When contemplating building a headphone amplifier, many people wonder if it will improve the sound of their system or make it worse, especially if that source is a low-end source like a PC sound card, or a portable CD player or MP3 player. After all, a chain is only as strong as its weakest link, right?
To an extent, the quality of the source is indeed an absolute limit on system quality. But that’s hardly the end of the story. Two other factors make headphone amplifiers worthwhile even when used with poor quality sources:
Distortion goes up as the load on an amplifier goes up. If you add a headphone amplifier, this shifts the load from the source to the headphone amp, lowering the source’s distortion. If the headphone amp is of higher quality than the source’s output stage, distortion can be audibly lower.
No headphone amp is perfectly transparent: they all change the sound to some extent. A headphone amp’s colorations are an opportunity to change your system’s sound to match your taste. You can even go farther by purposefully designing the amp to change the sound, such as by adding crossfeed or bass boost.
To be fair, there is a risk of worse sound with a headphone amp.
It’s not uncommon to hear reports of higher hiss when adding a headphone amp. If the headphone amp is built properly, it won’t add audible amounts of hiss. If the source is low-end, it’s more likely that it just has a high noise floor, and the amp’s ability to reveal detail is making that hiss audible.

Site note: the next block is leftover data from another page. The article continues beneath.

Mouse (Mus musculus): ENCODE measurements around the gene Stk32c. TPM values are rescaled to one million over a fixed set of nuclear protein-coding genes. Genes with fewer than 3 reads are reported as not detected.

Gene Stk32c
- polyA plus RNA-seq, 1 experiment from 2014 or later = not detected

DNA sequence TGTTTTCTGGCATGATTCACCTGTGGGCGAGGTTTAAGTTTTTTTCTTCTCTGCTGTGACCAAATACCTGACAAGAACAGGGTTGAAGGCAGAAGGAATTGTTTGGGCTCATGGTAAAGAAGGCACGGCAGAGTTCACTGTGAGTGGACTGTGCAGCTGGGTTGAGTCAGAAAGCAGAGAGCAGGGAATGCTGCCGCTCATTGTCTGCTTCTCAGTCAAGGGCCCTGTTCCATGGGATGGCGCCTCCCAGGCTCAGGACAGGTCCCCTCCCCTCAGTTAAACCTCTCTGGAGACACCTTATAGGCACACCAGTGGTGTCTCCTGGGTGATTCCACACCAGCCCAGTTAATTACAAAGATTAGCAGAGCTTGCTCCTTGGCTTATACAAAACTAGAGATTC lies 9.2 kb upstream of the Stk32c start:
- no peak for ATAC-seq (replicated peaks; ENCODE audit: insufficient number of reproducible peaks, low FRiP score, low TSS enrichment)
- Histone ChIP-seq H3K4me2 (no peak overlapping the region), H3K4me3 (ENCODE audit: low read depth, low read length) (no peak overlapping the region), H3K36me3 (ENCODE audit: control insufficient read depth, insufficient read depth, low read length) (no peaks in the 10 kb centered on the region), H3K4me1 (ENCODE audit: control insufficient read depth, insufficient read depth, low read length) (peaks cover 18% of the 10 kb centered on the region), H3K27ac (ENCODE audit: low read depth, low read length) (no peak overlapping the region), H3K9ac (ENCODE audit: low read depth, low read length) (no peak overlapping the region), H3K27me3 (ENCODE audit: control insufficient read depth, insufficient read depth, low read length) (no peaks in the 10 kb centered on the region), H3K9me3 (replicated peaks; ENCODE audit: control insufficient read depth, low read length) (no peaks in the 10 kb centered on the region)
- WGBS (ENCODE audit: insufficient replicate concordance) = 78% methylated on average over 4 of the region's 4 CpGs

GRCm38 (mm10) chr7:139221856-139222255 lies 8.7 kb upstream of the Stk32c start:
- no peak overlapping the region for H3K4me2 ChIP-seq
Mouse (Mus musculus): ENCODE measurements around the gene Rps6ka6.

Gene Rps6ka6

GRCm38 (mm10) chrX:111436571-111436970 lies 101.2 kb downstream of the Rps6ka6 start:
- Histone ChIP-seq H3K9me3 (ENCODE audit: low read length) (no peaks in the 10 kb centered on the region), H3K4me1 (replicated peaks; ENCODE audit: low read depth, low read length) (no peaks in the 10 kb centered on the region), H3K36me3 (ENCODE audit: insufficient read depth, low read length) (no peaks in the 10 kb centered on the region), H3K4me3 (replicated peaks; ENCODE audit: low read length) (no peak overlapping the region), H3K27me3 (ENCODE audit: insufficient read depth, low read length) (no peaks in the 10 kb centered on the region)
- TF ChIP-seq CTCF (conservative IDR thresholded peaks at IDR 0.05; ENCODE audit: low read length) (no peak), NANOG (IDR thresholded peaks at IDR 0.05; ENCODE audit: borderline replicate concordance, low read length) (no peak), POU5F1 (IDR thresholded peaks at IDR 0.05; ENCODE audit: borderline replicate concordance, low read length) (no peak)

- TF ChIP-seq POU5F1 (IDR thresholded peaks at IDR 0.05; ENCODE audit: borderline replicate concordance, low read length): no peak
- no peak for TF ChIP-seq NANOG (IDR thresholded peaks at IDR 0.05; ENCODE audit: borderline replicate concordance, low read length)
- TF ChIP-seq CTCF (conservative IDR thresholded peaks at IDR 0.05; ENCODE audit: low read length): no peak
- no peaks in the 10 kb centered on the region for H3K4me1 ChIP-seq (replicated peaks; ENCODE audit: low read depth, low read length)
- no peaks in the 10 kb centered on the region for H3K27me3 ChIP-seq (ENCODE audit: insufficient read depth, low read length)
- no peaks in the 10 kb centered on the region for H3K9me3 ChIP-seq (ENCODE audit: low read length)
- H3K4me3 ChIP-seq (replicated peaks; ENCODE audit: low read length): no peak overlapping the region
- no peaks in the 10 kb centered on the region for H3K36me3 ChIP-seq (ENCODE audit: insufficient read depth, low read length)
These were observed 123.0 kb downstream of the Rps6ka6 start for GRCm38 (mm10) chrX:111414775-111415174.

Another problem is that not all distortions in the source will go away when you relieve the load on it. A good headphone amp can reveal these details more clearly than the unamplified source can. This does validate the “weakest link” philosophy to some extent. There is a point where the improvement offered by a better amp is outweighed by the newly revealed flaws in the source.
The best thing to do when you have a source of questionable quality is to try different amps with your source. You can find the breakover point where a better amp gives a worse overall sound with some listening tests.
If you can’t get the amps you want to try easily, start with a CMoy pocket amp. Unless your source is truly horrid, you won’t yet be at the point where the flaws revealed in the source are worse than the improvement you got from adding the amp. If that’s the case and you feel like upgrading, climb the scale of improvements slowly until you reach the point where you need to improve some other part of the system before you can benefit from a better amp.
This article is copyright © 2004-2016 by Warren Young, all rights reserved.
|Updated Sun Jan 18 2015 04:23 MST||Go back to Audiologica||Go to my home page|